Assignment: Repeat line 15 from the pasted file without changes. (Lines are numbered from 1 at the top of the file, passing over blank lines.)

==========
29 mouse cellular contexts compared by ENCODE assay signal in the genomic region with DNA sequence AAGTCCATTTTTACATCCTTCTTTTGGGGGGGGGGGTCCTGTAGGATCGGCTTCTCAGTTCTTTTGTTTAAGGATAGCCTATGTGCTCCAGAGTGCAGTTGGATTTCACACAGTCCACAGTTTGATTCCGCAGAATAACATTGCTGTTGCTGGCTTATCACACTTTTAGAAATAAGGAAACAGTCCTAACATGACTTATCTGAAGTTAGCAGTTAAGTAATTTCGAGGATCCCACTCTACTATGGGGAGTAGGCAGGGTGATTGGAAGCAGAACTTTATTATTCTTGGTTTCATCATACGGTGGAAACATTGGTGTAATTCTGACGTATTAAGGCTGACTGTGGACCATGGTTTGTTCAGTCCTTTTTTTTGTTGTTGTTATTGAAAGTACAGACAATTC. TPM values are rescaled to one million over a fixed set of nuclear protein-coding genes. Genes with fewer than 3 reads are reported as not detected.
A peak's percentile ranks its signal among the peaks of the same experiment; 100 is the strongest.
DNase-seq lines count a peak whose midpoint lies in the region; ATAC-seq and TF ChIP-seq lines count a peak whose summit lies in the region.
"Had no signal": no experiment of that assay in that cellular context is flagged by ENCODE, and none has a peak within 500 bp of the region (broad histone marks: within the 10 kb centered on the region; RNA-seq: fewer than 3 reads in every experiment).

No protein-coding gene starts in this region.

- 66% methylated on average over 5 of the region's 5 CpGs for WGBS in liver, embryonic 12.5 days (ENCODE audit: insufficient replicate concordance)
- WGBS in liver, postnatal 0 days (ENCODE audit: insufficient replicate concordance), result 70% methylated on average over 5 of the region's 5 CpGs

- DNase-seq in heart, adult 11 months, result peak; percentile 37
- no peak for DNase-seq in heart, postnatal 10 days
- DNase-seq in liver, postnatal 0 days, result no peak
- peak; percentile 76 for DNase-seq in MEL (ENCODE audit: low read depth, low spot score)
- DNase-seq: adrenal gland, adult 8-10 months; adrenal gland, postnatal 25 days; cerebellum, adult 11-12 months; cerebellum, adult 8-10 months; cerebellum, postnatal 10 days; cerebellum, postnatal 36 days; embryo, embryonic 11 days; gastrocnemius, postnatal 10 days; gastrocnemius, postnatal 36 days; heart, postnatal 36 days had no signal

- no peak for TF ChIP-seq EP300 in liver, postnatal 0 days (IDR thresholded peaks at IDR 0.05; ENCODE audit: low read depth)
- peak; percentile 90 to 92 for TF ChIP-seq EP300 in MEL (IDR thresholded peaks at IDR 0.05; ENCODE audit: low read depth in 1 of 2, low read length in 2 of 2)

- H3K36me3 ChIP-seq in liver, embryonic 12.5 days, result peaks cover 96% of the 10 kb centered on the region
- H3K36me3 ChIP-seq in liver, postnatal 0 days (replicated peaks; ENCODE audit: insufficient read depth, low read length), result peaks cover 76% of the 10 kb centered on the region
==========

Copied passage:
- H3K36me3 ChIP-seq in liver, embryonic 12.5 days, result peaks cover 96% of the 10 kb centered on the region